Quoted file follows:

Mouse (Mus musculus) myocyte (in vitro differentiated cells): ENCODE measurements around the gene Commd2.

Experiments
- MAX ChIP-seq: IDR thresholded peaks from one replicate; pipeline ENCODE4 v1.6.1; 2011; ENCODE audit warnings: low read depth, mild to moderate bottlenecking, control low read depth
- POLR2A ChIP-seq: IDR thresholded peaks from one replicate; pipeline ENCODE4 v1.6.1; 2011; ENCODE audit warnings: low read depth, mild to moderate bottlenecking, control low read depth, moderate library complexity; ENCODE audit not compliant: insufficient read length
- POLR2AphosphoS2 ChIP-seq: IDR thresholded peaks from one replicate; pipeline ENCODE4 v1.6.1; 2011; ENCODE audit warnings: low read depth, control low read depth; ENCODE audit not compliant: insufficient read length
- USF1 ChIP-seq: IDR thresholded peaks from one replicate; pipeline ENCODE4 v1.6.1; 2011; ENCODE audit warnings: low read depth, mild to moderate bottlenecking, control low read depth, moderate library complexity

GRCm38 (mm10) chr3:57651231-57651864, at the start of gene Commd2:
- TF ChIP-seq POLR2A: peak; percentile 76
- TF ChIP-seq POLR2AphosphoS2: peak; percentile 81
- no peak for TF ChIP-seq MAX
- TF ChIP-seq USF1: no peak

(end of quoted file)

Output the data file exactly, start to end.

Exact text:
Mouse (Mus musculus) myocyte (in vitro differentiated cells): ENCODE measurements around the gene Commd2.

Experiments
- MAX ChIP-seq: IDR thresholded peaks from one replicate; pipeline ENCODE4 v1.6.1; 2011; ENCODE audit warnings: low read depth, mild to moderate bottlenecking, control low read depth
- POLR2A ChIP-seq: IDR thresholded peaks from one replicate; pipeline ENCODE4 v1.6.1; 2011; ENCODE audit warnings: low read depth, mild to moderate bottlenecking, control low read depth, moderate library complexity; ENCODE audit not compliant: insufficient read length
- POLR2AphosphoS2 ChIP-seq: IDR thresholded peaks from one replicate; pipeline ENCODE4 v1.6.1; 2011; ENCODE audit warnings: low read depth, control low read depth; ENCODE audit not compliant: insufficient read length
- USF1 ChIP-seq: IDR thresholded peaks from one replicate; pipeline ENCODE4 v1.6.1; 2011; ENCODE audit warnings: low read depth, mild to moderate bottlenecking, control low read depth, moderate library complexity

GRCm38 (mm10) chr3:57651231-57651864, at the start of gene Commd2:
- TF ChIP-seq POLR2A: peak; percentile 76
- TF ChIP-seq POLR2AphosphoS2: peak; percentile 81
- no peak for TF ChIP-seq MAX
- TF ChIP-seq USF1: no peak